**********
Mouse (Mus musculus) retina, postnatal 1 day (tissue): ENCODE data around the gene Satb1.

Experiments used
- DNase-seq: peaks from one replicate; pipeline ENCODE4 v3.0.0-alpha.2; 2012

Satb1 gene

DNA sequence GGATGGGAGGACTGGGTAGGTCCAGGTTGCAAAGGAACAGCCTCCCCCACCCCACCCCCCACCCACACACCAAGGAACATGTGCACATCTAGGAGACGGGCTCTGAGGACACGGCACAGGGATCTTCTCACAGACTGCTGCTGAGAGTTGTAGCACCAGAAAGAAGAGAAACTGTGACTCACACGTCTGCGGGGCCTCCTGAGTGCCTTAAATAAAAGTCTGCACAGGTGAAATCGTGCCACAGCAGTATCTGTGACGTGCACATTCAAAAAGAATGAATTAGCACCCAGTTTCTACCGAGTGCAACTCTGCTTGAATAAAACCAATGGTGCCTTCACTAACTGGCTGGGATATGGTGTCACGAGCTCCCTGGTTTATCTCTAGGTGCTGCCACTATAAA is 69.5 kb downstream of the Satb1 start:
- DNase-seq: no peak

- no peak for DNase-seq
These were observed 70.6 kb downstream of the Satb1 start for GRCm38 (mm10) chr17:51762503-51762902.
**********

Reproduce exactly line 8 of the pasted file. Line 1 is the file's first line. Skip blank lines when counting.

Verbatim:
These were observed 70.6 kb downstream of the Satb1 start for GRCm38 (mm10) chr17:51762503-51762902.